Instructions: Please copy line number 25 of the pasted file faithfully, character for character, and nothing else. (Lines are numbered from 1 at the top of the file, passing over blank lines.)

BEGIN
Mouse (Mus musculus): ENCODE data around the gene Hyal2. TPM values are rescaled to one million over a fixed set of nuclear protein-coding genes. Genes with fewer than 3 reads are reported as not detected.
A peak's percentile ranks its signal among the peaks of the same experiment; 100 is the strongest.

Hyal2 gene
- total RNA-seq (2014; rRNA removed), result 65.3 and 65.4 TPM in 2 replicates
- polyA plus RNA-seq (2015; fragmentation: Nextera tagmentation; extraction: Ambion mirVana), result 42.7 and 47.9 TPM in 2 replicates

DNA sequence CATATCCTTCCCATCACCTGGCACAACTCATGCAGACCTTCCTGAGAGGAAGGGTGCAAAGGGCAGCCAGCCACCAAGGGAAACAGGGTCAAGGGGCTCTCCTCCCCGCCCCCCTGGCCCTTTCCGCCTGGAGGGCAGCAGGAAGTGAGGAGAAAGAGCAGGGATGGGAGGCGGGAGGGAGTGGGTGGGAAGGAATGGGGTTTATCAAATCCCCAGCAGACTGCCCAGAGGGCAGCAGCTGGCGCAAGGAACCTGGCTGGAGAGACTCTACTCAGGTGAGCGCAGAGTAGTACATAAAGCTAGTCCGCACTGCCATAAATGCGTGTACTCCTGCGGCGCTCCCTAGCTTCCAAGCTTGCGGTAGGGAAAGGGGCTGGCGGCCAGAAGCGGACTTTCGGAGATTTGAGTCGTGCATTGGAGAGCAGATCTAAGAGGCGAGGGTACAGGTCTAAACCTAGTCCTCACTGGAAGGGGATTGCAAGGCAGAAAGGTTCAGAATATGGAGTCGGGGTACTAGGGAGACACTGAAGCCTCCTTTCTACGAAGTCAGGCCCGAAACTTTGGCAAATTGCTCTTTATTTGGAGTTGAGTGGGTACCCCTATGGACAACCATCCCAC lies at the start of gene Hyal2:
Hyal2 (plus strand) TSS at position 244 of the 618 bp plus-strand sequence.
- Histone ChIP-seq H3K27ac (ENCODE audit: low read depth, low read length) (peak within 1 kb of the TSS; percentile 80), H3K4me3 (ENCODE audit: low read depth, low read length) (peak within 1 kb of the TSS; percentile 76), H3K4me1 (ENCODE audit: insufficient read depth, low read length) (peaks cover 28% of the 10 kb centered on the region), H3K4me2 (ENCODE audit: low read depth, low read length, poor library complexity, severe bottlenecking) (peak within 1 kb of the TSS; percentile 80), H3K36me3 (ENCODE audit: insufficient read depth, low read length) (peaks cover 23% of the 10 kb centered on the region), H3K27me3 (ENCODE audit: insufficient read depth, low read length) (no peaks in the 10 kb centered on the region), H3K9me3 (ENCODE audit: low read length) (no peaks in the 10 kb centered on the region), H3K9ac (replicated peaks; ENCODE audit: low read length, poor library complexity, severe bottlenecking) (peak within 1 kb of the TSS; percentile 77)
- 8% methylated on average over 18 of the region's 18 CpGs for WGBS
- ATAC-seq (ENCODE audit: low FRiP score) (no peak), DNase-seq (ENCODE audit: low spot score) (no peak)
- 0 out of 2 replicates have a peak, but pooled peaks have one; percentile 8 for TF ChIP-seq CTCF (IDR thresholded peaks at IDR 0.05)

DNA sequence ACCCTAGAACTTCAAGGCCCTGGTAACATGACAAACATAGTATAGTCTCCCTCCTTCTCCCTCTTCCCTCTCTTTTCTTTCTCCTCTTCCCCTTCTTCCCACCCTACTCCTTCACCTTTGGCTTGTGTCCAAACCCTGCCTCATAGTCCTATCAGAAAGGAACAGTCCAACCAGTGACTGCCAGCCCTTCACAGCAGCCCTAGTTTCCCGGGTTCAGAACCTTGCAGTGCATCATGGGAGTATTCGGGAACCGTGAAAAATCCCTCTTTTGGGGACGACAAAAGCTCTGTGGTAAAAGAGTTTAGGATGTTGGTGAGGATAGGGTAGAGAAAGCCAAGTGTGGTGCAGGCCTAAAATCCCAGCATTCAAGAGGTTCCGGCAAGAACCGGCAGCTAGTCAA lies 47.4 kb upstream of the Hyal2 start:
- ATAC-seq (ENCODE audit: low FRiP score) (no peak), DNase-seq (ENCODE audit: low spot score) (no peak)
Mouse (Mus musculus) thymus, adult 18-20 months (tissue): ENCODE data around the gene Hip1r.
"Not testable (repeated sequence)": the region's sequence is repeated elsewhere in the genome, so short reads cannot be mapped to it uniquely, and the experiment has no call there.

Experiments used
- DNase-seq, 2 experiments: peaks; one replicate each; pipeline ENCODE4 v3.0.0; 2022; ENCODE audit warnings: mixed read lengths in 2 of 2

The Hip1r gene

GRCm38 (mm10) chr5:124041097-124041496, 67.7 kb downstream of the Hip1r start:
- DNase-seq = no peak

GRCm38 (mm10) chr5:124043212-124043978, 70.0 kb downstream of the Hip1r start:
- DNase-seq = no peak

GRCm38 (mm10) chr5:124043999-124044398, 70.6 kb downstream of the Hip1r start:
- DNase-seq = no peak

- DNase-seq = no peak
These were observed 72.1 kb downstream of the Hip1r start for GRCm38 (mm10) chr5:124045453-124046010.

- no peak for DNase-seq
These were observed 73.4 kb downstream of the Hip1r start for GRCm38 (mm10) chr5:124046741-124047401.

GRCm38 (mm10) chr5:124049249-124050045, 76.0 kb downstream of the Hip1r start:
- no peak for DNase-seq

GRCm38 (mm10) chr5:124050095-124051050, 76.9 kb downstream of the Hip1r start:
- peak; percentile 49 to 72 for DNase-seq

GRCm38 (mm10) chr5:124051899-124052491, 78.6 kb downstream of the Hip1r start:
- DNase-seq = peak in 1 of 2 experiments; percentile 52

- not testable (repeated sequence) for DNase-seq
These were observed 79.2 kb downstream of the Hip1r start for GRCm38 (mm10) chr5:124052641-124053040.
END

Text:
- DNase-seq = no peak